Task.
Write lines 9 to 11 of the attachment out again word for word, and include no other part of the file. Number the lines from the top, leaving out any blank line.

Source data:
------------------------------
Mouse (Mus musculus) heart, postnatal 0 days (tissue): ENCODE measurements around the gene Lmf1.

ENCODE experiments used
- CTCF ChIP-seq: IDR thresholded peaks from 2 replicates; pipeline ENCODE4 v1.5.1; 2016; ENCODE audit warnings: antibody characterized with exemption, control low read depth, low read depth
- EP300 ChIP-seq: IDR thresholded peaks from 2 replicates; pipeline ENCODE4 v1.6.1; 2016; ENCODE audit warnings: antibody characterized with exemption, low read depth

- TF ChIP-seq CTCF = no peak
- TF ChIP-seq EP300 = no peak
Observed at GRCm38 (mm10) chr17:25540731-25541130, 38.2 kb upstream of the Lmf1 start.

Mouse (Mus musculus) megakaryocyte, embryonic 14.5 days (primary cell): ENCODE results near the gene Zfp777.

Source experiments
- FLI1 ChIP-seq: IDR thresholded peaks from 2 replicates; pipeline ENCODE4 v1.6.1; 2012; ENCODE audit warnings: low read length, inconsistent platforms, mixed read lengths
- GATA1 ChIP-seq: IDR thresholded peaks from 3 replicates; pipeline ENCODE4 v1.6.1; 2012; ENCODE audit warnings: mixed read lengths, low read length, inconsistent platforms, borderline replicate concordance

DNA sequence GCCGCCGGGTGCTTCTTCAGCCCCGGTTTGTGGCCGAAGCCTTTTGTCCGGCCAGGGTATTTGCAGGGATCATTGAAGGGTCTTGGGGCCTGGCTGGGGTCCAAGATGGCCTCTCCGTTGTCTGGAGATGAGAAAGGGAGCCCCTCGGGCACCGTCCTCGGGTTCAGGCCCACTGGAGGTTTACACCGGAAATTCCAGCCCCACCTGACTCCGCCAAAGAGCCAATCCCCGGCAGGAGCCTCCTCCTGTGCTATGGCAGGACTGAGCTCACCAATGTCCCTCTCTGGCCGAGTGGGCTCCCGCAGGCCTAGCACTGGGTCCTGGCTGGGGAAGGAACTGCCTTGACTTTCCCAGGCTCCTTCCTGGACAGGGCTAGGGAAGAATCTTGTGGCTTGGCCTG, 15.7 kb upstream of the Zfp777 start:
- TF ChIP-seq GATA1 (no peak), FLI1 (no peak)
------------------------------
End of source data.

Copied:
Source experiments
- FLI1 ChIP-seq: IDR thresholded peaks from 2 replicates; pipeline ENCODE4 v1.6.1; 2012; ENCODE audit warnings: low read length, inconsistent platforms, mixed read lengths
- GATA1 ChIP-seq: IDR thresholded peaks from 3 replicates; pipeline ENCODE4 v1.6.1; 2012; ENCODE audit warnings: mixed read lengths, low read length, inconsistent platforms, borderline replicate concordance